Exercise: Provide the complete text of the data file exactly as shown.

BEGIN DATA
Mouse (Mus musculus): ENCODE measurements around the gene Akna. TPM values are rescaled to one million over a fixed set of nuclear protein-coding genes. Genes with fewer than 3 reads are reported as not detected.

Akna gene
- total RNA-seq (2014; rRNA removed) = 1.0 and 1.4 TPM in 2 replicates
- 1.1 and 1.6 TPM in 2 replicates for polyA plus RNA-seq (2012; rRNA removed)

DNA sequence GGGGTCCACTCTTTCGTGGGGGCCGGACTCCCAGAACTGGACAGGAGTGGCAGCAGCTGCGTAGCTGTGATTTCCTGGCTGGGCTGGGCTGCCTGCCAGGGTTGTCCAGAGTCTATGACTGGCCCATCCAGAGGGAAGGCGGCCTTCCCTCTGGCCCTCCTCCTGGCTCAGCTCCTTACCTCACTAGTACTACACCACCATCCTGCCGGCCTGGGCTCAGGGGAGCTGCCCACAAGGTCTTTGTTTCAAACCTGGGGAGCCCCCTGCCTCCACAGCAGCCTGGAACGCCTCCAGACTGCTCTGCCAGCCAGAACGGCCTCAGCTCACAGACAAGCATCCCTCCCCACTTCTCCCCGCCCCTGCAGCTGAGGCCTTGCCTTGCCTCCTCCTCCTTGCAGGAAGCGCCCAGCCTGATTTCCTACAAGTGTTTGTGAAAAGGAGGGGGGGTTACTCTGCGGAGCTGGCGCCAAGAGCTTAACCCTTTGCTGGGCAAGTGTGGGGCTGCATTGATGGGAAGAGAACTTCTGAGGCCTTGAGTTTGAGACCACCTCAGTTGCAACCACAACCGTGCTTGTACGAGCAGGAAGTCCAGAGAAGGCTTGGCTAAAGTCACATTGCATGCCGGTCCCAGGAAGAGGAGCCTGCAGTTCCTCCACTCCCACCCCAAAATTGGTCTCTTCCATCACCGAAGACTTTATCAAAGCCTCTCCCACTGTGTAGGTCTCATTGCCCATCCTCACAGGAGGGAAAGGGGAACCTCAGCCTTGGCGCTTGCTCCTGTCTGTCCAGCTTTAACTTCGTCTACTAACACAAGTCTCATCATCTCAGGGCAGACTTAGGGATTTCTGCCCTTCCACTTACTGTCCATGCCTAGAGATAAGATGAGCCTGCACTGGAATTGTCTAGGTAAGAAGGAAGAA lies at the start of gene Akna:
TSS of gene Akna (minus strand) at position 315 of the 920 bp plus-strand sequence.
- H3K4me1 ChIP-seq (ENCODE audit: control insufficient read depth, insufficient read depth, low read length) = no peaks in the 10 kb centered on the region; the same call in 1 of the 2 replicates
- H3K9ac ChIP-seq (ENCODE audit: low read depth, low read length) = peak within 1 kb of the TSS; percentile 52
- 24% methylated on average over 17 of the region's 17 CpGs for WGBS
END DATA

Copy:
Mouse (Mus musculus): ENCODE measurements around the gene Akna. TPM values are rescaled to one million over a fixed set of nuclear protein-coding genes. Genes with fewer than 3 reads are reported as not detected.

Akna gene
- total RNA-seq (2014; rRNA removed) = 1.0 and 1.4 TPM in 2 replicates
- 1.1 and 1.6 TPM in 2 replicates for polyA plus RNA-seq (2012; rRNA removed)

DNA sequence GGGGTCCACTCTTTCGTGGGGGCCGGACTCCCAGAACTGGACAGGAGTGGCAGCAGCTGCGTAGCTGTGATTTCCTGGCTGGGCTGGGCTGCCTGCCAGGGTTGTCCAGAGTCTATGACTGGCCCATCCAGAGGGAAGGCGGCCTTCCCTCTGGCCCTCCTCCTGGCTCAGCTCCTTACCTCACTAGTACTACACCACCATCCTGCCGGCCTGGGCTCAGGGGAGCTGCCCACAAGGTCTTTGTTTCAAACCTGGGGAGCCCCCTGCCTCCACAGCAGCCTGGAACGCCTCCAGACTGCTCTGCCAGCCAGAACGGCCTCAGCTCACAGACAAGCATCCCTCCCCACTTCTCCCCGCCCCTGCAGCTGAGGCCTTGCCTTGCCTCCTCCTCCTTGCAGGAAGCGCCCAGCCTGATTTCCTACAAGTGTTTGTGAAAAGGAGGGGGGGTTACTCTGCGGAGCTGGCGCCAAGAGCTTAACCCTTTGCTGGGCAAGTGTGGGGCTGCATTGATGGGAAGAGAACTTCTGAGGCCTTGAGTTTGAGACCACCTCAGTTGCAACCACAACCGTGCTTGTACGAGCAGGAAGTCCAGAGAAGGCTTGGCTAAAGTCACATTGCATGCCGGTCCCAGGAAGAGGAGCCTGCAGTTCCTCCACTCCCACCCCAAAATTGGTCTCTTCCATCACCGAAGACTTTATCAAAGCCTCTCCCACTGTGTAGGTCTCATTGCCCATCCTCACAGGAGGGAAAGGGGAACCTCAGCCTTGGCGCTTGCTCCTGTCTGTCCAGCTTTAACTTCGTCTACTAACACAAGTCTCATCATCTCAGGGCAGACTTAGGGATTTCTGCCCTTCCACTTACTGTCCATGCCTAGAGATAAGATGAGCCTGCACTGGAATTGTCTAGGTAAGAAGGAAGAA lies at the start of gene Akna:
TSS of gene Akna (minus strand) at position 315 of the 920 bp plus-strand sequence.
- H3K4me1 ChIP-seq (ENCODE audit: control insufficient read depth, insufficient read depth, low read length) = no peaks in the 10 kb centered on the region; the same call in 1 of the 2 replicates
- H3K9ac ChIP-seq (ENCODE audit: low read depth, low read length) = peak within 1 kb of the TSS; percentile 52
- 24% methylated on average over 17 of the region's 17 CpGs for WGBS